asus stxII with sparkos discrete opamps

Hi And thanks for reading this thread.
Just replaced the stock muse opamps in my asus stxII soundcard with sparkos discrete opamps, and it sounds awful.
The muses are so much better.
I heard something about 100 hours burn in time is required for the sparkos, it will have to be a big improvment to warrant keeping them.
Have you heard anything about this. What is the difference in sound quality with muses compared to sparkos. Is it a subtle difference or something more profound.
I have found plenty of posts comparing sparkos against burson audio opamps, but nothing concerning muses vs sparkos.

What is your opinion of the muse opamp, it is expensive but is it audiophool expensive, or genuinely high performance.

Usually when i upgrade components, if the new component is better i can hear it straight away, so am not a big fan of the burn in theory.
Might be something to it, or maybe not. What do you think
Both the Sparkos and the Burson op amps are very demanding on the power supply.  The newest Burson are less demanding, but still require a good amount of capacitance around them and good strong and smooth voltage from main power supply.  This is something that the computer PS just cannot provide.  I'm not sure why so many people think that Bursons sound good on this card -- maybe a placebo affect??  Without a good power supply and closely mounted larger size capacitors, these discrete Class A op amps can sound bright/thin.

I once tried one of the MUSE op amps and the sound was very full, but a bit dull on the high frequencies. (can't remember if it was MUSE01 or MUSE02)  I attributed this to the very slow slew rate.  It may work out in some situations, but not others.

The best op amp I would recommend for a card like that are the single channel OPA827 SMD opamps mounted on a "single-to-dual" adapter.  Cimarron Technologies will sell these with the op amps already mounted/soldered onto the adapter for $33.50 each.  Just make sure you choose the "Pins are installed" option.

You can have him install other op amps onto the adapter, but I have found the OPA827 is the best compromise of resolution and FET sonic signature.  These monolithic op amps are also not as demanding on the power supply and work well on many platforms.

As far as burn in, yes, any electronic component will require a level of burn in.
I have tried the AD787BRZ op amps (including soldering a 50pf compensation cap across pins 6 & 8 of the op amp - which was challenging).  At first I thought this was one of the most cleanest and transparent op amps without adding any coloration.  However, after extensive listening, I found they sounded just a bit dull and actually a tiny bit dirty.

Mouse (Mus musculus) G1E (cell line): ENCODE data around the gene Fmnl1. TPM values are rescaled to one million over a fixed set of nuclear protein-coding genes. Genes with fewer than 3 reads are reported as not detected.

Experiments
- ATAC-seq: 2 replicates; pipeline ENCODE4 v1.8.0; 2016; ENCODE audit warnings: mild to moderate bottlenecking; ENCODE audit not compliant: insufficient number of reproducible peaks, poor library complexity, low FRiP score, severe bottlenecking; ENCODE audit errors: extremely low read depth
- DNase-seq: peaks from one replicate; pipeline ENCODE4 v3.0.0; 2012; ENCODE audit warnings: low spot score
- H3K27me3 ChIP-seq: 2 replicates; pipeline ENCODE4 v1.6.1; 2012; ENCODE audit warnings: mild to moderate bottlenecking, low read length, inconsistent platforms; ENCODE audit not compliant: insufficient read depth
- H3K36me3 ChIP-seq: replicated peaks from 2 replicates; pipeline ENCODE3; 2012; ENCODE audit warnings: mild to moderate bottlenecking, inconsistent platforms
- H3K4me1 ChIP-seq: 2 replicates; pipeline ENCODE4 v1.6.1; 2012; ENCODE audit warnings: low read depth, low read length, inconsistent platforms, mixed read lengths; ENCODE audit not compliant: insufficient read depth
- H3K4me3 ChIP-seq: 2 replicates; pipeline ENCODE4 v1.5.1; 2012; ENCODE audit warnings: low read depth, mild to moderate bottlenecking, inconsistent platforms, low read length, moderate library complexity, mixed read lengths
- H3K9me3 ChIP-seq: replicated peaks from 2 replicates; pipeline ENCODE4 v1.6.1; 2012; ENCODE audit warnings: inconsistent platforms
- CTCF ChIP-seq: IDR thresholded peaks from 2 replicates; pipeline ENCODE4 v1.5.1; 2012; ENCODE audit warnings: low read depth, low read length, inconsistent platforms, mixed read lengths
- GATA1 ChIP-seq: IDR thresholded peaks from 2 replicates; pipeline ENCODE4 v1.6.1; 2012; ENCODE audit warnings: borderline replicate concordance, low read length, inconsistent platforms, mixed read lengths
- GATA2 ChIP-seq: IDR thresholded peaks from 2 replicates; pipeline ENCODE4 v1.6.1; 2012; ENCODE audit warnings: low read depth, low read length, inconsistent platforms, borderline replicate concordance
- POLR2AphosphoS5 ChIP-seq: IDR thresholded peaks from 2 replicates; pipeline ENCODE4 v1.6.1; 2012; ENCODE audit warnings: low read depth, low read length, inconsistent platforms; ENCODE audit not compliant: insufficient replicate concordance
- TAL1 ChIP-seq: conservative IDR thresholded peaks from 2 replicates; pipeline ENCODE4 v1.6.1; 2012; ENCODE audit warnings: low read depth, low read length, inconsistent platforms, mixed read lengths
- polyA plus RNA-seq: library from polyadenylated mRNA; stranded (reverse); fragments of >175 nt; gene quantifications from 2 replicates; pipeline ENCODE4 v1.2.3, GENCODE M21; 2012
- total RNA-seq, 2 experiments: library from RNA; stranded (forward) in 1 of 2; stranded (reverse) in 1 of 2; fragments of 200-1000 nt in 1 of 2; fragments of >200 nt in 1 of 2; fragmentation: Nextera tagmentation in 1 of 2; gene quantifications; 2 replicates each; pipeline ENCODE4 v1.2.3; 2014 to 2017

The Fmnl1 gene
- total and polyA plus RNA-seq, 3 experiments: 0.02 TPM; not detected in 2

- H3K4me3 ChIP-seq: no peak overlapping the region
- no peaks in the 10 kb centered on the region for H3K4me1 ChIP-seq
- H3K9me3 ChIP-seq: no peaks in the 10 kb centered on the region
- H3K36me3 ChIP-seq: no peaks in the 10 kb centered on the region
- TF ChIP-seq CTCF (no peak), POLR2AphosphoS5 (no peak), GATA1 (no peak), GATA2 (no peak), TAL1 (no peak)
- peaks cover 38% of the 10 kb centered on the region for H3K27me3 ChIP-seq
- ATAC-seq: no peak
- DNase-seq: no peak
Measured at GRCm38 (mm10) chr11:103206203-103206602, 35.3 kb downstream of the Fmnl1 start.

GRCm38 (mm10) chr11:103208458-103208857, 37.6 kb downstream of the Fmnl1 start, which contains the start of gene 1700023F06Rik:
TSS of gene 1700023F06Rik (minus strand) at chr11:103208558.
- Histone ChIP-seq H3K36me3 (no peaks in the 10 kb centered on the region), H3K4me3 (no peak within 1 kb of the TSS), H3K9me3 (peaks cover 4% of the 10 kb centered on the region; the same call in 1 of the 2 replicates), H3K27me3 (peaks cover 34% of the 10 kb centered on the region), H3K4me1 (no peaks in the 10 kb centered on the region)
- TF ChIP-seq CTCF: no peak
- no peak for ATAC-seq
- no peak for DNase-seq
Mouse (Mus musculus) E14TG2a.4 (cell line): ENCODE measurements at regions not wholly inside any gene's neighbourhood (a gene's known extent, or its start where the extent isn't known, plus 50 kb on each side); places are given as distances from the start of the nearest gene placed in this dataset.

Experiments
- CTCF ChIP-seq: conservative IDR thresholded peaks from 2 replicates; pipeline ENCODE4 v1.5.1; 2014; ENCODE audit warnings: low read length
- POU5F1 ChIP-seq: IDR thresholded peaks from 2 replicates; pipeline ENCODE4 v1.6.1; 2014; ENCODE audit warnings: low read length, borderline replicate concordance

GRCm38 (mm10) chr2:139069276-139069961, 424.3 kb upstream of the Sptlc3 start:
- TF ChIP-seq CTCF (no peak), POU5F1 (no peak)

I have not tried any other AD op amps (such as AD8610).  Those other op amps have a max power supply voltage of +/-13V or lower.  The equipment I test in has a +/-15V power supply, so I can't test these other op amps.
Do you know of any opamp which is sharp sounding. On the asus soundcard there is a lack of treble which may be because of the muse opamps and their slow slew rate as you rightly mentioned.Is it possible to replace the muses with a different opamp which may overcome this lack of treble problem, something which is a more sharper sound
The STX II uses two MUSES 8920 for the DAC I/V stage. These have a slew rate of 25V/us (on the fast side).

However, the output opamp is a MUSES 8820 (outputs to the RCA connectors) has a rather slow slew rate of 5V/us. This will roll off the high frequencies rather drastically.

The OPA827 op amps (that I recommended) have a slew rate of 28V/us, but they are actually very excellent sounding with good bass and great resolution for a monolithic op amp.  They are also more forgiving and easier to implement than other "touchy" op amps, such as the more expensive OPA627 (slew rate 55V/us, but requires 0.1uf MKP capacitor soldered directly across power pins for stability) and stuff like OPA211 (which is a very sharp op amp, but actually came across somewhat bright and harsh).

You could also try the new Burson V6 Vivid op amps.  They are better, sharper and much higher resolution than OPA827, but they -could- have a possibility of coming across slightly thin/harsh in some systems without good power supply.  I would say to try the OPA827 first and if they are still too slow/dull, go for the Burson V6 Vivid.
By the way, I have tried and worked with a great many op amps over the years trying to find the best configuration.  I have ended up running a combination of Burson V6 Vivid fet-based op amps and Sonic Imagery 994Enh bipolar op amps (not recommended for your STX!!!!).

The Burson's are excellent resolution and have a slightly warm character, even though high frequency resolution is amazing.  The Sonic Imagery are the most demanding on the power supply and are just HUGE op amps (requires space).  They also require big capacitors soldered directly onto the op amp for power supply and a very strong main power supply, but they are absolutely amazing sounding!   It's like putting a mini-Krell analog circuit into your DAC/preamp for $94 per dual-channel op amp circuit!  Both Burson and Sonic Imagery are fully discrete Class A analog circuits.
Thanks so much for the recommendation. I finally got the 827’s through soldered onto adaptors, sounds really good. A dark kind of sound, detailed, strong bass.